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About Me

I have been a developer for 14 years programming in Java, Groovy, Python, C#, C and several other languages. I currently work for The Babcock and Wilcox Corporation where I develop boring Enterprise Technology, specifically creating and managing customizations to a large proprietary J2EE application. In my spare time however, I work on all sorts of projects using many technologies from writing C for AVR microcontrollers to Java web based applications for automating my home. This blog is a way for me to show off my projects and how I built them.

Tue Sep 30 12:00:00 EDT 2008

I have recently implemented a new personal financial and budgeting program called Buddi for managing my own finances. I was using Quicken on the Mac but was astonished to find out that there is absolutely no API for interacting with the software. How could a company that has such a large market share of a mainstream product not have a way for other companies or people to integrate with it? It did look like they had API for the windows software but not for the mac.

Anyhow, to improve the work flow of my life, I wanted to have a personal financial platform that I could write plug-ins for or at least have scripts or something tie into it so that it would allow me to do something like automating the process of entering in bills or other mundane financial task a little easier for myself. I have also been playing around with the idea of a Google gadget or something that could allow me to enter transactions from any desktop in my house or display my balance information. With out the ability to integrate into the software this would become a real pain.

This is what lead me on a search for a new financial application. One of my criteria was that I wanted the software to be completely cross platform. Our family computer is a Mac and that is a necessary platform for the software to run on but my own personal workstation is a Linux box, and it would be nice to run the software on that system as well. I also wanted the software to have a published interface for integrating with it. That lead me to two productsÖ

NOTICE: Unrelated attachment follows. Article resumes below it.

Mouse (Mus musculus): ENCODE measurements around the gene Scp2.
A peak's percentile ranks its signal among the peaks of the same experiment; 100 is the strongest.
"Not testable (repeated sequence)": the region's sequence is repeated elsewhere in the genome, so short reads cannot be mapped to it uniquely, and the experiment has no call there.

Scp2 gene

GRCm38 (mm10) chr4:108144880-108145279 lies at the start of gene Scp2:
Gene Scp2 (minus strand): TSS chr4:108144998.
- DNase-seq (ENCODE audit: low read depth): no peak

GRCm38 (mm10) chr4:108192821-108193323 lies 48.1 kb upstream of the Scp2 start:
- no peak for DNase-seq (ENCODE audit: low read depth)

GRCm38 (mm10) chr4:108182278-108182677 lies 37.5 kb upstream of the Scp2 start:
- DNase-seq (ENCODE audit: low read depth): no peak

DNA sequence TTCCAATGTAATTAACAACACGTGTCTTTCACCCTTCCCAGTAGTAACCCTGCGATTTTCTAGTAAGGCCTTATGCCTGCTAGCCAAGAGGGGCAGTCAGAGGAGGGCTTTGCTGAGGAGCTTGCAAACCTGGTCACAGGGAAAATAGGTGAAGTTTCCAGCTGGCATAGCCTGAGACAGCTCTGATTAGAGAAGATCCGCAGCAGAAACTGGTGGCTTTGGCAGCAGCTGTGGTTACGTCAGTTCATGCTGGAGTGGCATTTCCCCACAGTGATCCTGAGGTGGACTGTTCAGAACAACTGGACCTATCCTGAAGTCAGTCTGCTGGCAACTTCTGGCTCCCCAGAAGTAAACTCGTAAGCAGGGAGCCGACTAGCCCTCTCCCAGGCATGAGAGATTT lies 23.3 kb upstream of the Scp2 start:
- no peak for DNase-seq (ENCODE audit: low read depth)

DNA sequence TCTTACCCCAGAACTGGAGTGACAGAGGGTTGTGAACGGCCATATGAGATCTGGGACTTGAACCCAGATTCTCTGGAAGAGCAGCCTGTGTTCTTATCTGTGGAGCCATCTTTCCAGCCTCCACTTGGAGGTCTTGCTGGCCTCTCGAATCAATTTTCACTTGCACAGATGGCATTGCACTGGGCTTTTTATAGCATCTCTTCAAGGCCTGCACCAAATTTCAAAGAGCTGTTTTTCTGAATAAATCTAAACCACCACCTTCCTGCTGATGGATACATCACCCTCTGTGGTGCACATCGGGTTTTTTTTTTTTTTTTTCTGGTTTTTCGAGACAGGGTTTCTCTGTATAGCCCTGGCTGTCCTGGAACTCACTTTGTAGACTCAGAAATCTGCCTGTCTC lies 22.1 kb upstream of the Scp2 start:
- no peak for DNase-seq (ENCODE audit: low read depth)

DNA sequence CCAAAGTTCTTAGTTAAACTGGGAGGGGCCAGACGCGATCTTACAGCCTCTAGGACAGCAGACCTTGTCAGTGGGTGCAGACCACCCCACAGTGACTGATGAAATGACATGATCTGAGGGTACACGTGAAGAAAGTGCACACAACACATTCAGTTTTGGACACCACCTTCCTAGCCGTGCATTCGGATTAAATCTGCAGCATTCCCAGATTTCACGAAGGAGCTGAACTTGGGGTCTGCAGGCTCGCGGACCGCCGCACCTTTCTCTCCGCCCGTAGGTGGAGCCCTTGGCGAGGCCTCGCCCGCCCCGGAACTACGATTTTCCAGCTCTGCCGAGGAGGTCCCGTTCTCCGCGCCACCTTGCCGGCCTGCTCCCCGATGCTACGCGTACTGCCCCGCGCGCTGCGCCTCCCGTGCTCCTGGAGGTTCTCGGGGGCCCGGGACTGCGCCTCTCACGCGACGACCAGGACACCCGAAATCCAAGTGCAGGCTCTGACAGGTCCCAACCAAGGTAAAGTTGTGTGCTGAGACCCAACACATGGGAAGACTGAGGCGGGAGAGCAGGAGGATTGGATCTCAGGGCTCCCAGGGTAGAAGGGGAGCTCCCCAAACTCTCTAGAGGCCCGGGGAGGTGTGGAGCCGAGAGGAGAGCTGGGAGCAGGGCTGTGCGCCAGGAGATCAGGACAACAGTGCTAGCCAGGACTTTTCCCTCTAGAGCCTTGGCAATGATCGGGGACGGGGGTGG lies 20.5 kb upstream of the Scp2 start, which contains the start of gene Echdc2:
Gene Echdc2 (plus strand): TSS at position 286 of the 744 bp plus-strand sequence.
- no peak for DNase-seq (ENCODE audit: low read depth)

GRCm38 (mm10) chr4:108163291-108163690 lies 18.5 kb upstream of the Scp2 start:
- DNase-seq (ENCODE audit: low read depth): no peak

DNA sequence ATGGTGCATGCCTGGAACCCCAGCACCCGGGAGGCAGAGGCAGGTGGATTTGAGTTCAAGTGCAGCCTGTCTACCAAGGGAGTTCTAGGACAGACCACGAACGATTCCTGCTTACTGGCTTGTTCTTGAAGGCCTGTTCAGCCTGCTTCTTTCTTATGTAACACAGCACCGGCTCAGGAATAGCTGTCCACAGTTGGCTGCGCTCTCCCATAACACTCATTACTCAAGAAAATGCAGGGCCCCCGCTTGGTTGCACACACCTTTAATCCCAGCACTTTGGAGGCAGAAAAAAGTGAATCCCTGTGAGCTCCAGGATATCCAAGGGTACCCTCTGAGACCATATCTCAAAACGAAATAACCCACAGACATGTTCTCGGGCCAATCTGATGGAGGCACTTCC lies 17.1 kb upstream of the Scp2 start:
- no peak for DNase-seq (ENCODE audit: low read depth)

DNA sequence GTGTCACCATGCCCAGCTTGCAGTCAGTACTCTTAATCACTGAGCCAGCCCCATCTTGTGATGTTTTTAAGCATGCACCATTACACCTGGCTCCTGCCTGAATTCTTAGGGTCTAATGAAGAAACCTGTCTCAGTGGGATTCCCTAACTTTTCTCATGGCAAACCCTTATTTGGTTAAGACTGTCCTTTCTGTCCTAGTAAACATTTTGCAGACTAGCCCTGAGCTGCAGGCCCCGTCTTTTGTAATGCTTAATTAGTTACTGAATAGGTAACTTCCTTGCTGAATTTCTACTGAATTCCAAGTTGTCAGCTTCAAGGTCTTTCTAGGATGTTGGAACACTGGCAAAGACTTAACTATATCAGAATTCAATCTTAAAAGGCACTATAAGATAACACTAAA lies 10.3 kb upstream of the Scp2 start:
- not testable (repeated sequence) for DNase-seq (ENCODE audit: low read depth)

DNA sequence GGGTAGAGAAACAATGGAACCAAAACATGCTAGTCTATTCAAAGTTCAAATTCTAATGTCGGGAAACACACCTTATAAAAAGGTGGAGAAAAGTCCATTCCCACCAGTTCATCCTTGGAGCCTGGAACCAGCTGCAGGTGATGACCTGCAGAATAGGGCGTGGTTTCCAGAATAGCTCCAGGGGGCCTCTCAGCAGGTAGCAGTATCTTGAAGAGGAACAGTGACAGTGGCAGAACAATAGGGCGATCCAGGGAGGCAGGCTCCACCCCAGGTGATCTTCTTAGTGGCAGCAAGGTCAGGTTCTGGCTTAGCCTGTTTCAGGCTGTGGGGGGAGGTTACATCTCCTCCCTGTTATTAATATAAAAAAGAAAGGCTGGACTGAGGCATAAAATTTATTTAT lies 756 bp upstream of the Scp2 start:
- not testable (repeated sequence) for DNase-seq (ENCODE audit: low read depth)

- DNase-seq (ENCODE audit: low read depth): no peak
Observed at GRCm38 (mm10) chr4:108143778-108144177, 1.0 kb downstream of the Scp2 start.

Buddi and MoneyDance

They are both Java applications so they run on Windows, Mac, and Linux. I canít really give a review of MoneyDance since I did not try it but it looked like a pretty impressive application and filled all the requirements. However, Buddi looked like a very polished application as well and it was open source so I opted to try it first. At first I wasnít sure if Buddi was going to have enough features but after a while that is exactly why I liked it. With Quicken I always felt like I wasnít getting the most out of the software because it has all these features that seemed to get in the way and slow you and the application down more then they helped you. With Buddi, the application feels extremely snappy and easy to navigate around in.

One feature that people seem to always ask me about is whether or not Buddi integrates with the bank and downloads your transactions automatically. First I say no, but then I tell them why that is a good thing. Even when I was using quicken I was not downloading my transactions because I felt it really took away one of the benefits of tracking your finances. If you are always just going to download your transactions, why even bother using standalone software. Just log on and look at your account online. Itís the exact same data because all you did was sync it. I feel that if you just automatically download all your transactions then there is a much higher chance that you are going to miss a transaction where you were charged to much or a transaction that is not yours. By entering in your transactions throughout the week and then balancing your account on the weekend you have a much better grasp on your finances. If you manage your finances properly anyways, you should be entering them in as you spend money so that you can see exactly how much you have left. Then there is no need to sync with your bank. Entering transactions for Buddi is extremely easy too. One of the features that I immediately liked was that it remembered a lot of what I had already entered into it and it would fill in a lot of fields automatically as I entered transactions. It has an extremely refined interface for an open source application (and believe me, I use a lot of open source apps).

Where Buddi excels is itís budgeting features. Itís primarily designed to allow someone to create a budget and to easily track spending and to monitor how well you are staying on budget. Since one of my primary goals was to better track my spending on projects and to more easily budget for future projects then this was a huge draw for me to use Buddi. It even has graphs and charts to show your spending and budgeting.

Overall Buddi is not perfect in that it does not have some of the bells and whistles that you may be use to in a financial application. Some of these shortfalls that I canít live without, I will be trying to help address soon. Most of the bells and whistles I am happy to trade for a nice simple and easy to use application. If you absolutely have to have these features then maybe take a look at MoneyDance, but I highly suggest you try Buddi first.